//Scott doesn't understand why this works. Knowledge helps you achieve your goals. Since most humans already have some moral goals, like to minimize suffering of those around them, knowledge assists in achieving it and noticing when you fail to achieve it.//    But I, like Scott, think that when one becomes smarter, they become more likely to get particular values.  For example, if one is more rational, they are more likely to be a utilitarian, and less likely to conclude that disgusting things are thereby immoral.  As we get older and wiser, we learn that, for example, dark chocolate is less good than other things.  But this isn't a purely descriptive fact we learn--we learn facts about which things are worth having.     //Worth it relative to what? Worth is entirely relative. The entire concept of the paperclip maximizer is that it finds paperclips maximally worth it. It would value human suffering like you value money. A means to an end.//  This is wrong if you're a moral realist, which I argue for in one of the linked posts.   //A selfish entity that only wants to maximize the number of paperclips (and keep itself around) is very much disastrous for you.// But I don't think it would just maximize the number of paper clips.  It would maximize its own welfare, which I think would be bad for me but maybe good all things considered for the world.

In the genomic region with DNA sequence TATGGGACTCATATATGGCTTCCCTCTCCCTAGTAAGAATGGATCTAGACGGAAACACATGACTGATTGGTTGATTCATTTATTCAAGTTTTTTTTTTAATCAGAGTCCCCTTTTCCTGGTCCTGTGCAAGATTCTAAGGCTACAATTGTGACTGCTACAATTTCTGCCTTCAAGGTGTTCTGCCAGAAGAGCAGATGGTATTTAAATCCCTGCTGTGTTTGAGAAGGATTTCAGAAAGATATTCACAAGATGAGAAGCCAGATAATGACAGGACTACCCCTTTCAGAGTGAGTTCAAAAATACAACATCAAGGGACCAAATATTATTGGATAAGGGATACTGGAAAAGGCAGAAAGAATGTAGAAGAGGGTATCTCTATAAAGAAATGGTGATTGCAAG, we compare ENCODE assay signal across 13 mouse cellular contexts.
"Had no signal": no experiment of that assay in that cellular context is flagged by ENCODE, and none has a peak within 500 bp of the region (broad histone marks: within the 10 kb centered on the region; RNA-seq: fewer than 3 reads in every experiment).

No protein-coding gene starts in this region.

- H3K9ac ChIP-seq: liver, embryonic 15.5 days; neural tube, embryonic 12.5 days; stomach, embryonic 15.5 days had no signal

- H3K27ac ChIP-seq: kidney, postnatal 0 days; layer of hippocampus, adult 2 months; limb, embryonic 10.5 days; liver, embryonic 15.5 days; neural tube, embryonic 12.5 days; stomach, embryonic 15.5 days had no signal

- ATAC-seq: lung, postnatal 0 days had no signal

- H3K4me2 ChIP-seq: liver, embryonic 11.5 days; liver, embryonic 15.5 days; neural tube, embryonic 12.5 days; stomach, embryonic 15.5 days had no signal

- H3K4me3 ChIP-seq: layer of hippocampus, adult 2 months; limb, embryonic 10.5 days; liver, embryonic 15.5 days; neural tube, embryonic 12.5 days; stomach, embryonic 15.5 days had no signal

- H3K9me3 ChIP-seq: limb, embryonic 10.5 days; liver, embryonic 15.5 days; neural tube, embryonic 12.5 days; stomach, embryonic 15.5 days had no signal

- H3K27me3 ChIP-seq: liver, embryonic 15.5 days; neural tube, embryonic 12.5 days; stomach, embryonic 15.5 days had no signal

If we want to prove whether or not 2+2 is 5, we could entertain a books worth of reasoning arguing for and against, or you could take 2 oranges, put 2 more oranges with them, and see what happens. You're getting lost in long form arguments (that article) about moral realism when it is equally trivial to disprove. I provided an example of a program that predicts the consequences of actions + a program sorts them + an implied body that takes the actions. This is basically how tons of modern AI already works, so this isn't even hypothetical. That is more than enough of a proof of orthogonality, and if your argument doesn't somehow explain why a specific one of these components cant be built, this community isn't going to entertain it.
You think that moral realism is trivial to disprove?  That seems monumentally arrogant, when most philosophers are moral realists.  The following principle is plausible  If most philosophers believe some philosophical proposition, you should not think that it is trivial to disprove.   I agree that you could make a program that predicts actions and takes actions.  The question is whether, in being able to predict lots of things about the world--generally through complex machine learning--it would generate generally intelligent capabilities.  I think it would and these would make it care about various things.